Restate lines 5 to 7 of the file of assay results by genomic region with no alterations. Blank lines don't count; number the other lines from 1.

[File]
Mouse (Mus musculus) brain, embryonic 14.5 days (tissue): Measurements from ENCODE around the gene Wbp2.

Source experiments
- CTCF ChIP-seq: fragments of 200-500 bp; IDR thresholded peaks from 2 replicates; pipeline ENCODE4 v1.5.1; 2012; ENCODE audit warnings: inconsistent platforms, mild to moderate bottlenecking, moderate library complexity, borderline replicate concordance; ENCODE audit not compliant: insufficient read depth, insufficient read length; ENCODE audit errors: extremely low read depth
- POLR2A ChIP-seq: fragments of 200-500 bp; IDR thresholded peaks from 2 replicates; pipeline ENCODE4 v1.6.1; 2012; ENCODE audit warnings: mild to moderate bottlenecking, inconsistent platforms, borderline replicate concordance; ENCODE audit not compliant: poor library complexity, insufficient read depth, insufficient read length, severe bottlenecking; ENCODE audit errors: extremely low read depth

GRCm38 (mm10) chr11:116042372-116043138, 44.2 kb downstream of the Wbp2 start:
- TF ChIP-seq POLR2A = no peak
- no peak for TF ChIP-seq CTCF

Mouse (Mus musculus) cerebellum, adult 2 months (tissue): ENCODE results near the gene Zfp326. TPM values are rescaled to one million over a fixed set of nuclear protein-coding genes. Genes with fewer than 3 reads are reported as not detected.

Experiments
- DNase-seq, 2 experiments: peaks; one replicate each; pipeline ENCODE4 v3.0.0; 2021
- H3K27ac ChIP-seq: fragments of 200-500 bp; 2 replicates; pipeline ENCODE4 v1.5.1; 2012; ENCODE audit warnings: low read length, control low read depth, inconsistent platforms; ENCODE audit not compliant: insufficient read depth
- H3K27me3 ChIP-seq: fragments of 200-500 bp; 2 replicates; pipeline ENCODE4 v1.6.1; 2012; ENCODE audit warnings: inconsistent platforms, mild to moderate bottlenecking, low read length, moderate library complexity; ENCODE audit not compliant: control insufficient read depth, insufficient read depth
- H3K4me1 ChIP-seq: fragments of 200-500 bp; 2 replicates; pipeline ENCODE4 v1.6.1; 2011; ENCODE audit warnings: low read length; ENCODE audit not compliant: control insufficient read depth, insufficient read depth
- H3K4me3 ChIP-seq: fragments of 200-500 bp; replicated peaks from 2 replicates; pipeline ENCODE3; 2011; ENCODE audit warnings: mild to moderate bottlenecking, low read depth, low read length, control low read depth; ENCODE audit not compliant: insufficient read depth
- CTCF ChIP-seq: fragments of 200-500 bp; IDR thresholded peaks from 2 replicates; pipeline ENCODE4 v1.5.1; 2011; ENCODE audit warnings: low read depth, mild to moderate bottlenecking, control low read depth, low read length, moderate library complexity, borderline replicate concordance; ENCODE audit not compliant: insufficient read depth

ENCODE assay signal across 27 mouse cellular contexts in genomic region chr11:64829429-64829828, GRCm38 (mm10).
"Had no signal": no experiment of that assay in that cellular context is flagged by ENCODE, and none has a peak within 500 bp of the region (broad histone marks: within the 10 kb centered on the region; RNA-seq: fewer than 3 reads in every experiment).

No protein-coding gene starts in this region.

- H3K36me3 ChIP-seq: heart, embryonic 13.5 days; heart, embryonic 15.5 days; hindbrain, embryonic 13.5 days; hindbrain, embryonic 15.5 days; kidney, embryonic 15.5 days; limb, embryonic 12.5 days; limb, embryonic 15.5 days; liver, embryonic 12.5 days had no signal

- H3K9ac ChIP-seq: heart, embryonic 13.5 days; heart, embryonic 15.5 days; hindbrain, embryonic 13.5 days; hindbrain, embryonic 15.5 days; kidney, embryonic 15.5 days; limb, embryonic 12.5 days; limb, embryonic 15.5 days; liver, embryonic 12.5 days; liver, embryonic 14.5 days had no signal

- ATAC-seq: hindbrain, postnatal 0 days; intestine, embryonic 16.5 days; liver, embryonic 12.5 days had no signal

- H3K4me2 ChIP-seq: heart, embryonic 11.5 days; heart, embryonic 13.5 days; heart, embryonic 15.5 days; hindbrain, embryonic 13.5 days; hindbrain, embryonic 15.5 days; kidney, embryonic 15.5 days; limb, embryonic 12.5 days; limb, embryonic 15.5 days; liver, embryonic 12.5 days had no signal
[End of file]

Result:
GRCm38 (mm10) chr11:116042372-116043138, 44.2 kb downstream of the Wbp2 start:
- TF ChIP-seq POLR2A = no peak
- no peak for TF ChIP-seq CTCF